Oh and the on I haven’t reviewed or finished –

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The epic Zibaldone by Gicamo Leopardi the notebooks of the Italian poet as he takes you through his thoughts of what he reads , thinks and every thing in his life from the origins of myths to Italian .I have been sipping this all year round. I will be reviewing this when I finish this masterpiece just say it is maybe the greatest book of its time.

 

So that is it ask me tomorrow it would be twelve  different books There have been some great  books this year .

 

Coup de Grace by Marguerite Yourcenar

Coup de grace by Marguerite Yourcenar

French fiction

Originalt title – Le coup de Grace

Translator – Grace Frick (with collaboration from the writer )

Source – personnel copy

Every time I think of you
I feel shot right through with a bolt of blue
It’s no problem of mine
But it’s a problem I find
Living a life that I can’t leave behind
But there’s no sense in telling me
The wisdom of the fool won’t set you free
But that’s the way that it goes
And it’s what nobody knows
well every day my confusion grows

Every time I see you falling
I get down on my knees and pray
I’m waiting for that final moment
You say the words that I can’t say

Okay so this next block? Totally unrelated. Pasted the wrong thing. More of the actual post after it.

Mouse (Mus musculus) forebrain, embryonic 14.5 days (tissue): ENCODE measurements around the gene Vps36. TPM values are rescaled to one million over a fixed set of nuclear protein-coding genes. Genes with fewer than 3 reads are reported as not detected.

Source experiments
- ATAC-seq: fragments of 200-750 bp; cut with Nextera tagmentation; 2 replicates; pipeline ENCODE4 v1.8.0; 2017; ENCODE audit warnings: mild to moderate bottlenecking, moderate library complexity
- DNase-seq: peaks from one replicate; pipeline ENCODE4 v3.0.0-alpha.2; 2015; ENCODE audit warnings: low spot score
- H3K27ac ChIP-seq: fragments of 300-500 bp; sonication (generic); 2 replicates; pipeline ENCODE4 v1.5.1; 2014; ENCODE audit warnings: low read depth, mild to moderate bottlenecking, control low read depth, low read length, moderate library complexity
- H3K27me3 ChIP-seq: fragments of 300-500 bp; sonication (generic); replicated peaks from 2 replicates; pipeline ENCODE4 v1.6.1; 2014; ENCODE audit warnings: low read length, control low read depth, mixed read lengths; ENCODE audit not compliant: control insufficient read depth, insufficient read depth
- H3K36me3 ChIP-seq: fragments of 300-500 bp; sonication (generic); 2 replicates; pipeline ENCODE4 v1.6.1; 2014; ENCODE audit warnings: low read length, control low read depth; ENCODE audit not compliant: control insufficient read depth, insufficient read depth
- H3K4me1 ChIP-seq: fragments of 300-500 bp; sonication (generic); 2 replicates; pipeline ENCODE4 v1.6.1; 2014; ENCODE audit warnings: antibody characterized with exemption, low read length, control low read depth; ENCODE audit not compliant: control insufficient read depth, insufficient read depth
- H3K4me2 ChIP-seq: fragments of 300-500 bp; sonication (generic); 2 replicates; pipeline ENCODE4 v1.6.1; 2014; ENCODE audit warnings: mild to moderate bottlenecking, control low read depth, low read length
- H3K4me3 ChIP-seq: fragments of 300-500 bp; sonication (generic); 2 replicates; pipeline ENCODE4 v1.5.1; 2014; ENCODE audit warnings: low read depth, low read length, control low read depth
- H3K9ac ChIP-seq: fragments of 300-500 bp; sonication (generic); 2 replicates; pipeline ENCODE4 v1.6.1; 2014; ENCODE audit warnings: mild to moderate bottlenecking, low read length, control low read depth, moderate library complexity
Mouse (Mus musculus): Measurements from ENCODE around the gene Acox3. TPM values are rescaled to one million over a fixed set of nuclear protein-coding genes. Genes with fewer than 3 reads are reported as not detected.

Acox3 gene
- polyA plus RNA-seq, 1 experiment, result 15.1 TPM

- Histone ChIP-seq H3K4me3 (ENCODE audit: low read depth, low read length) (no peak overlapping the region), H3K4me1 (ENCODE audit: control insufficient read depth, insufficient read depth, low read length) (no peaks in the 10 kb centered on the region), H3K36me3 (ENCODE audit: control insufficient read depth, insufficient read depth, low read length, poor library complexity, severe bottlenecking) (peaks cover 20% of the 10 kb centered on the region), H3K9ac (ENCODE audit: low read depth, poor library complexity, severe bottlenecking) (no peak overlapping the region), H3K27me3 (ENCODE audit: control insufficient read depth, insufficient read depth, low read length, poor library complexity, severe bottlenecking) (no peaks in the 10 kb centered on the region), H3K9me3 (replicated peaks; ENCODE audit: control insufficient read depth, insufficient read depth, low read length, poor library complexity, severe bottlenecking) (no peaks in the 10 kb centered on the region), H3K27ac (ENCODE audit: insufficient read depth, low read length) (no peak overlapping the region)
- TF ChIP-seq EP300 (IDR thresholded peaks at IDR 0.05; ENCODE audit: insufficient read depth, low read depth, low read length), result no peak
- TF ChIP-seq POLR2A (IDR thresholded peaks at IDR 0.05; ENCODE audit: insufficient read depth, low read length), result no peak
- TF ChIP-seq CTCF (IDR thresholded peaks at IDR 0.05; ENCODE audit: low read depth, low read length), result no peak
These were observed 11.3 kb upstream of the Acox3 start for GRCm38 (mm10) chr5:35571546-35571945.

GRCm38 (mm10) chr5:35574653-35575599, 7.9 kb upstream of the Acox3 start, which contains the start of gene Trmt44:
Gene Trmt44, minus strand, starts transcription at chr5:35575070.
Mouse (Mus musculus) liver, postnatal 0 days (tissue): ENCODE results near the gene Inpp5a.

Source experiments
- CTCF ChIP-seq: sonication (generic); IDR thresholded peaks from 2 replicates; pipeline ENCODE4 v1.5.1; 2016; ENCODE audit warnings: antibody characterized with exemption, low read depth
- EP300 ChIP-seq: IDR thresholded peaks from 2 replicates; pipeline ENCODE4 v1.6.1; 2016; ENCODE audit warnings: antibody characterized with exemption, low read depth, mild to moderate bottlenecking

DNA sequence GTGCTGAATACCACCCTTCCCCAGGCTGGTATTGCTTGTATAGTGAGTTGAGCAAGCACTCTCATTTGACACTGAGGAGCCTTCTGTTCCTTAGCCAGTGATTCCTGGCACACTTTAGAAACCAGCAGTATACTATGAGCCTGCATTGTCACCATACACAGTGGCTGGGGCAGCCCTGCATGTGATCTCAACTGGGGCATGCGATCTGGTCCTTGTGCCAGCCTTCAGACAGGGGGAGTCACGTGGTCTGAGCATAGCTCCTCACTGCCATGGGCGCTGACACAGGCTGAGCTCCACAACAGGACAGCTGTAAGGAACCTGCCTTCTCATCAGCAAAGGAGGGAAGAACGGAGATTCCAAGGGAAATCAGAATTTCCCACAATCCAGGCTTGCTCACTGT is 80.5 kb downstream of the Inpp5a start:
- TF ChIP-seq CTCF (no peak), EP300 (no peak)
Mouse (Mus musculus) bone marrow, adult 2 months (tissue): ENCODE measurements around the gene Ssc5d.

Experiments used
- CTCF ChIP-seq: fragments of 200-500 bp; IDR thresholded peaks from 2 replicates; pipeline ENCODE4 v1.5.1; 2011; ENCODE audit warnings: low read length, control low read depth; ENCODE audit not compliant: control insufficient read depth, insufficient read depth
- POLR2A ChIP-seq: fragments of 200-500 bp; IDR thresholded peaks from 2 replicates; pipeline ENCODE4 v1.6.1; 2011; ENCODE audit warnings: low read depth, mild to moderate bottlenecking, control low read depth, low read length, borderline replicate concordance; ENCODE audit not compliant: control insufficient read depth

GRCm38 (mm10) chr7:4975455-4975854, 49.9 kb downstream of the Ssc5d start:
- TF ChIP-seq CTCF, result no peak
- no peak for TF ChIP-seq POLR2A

I choose Bizarre Love Triangle by New Order , a fitting song for this book I felt .

I try to give the blog scope by slowly working through great books and writers from around the world. So I read earlier this year coup de grace by Maguerite Yourcenar  for Women in translation month. Who was the first female to join the French academy.Although she left france and lived in Maine in the US since the outbreak of the second world war, she lived there with her partner Grace Frick who was also the translator of her book. she also worked as a translator herself and translated Virginia Woolf’s The waves into French .

It was FIVE in the morning, and pouring rain; Erick VOn Lhomond sat waiting in the station buffet at Pisa for the train which was to take him back to Germany. he had been wounded at Saragossa, and was just off an Italian hospital ship. Though nearly forty, he seemed young , as if his kind of hard, youthful elegance would never change; the narrow profile bespoke French ancestry, bt his mother was Balt and his father Prussian, hence the pale blue eyes, the tall stature, the arrogant smile and the heel-click,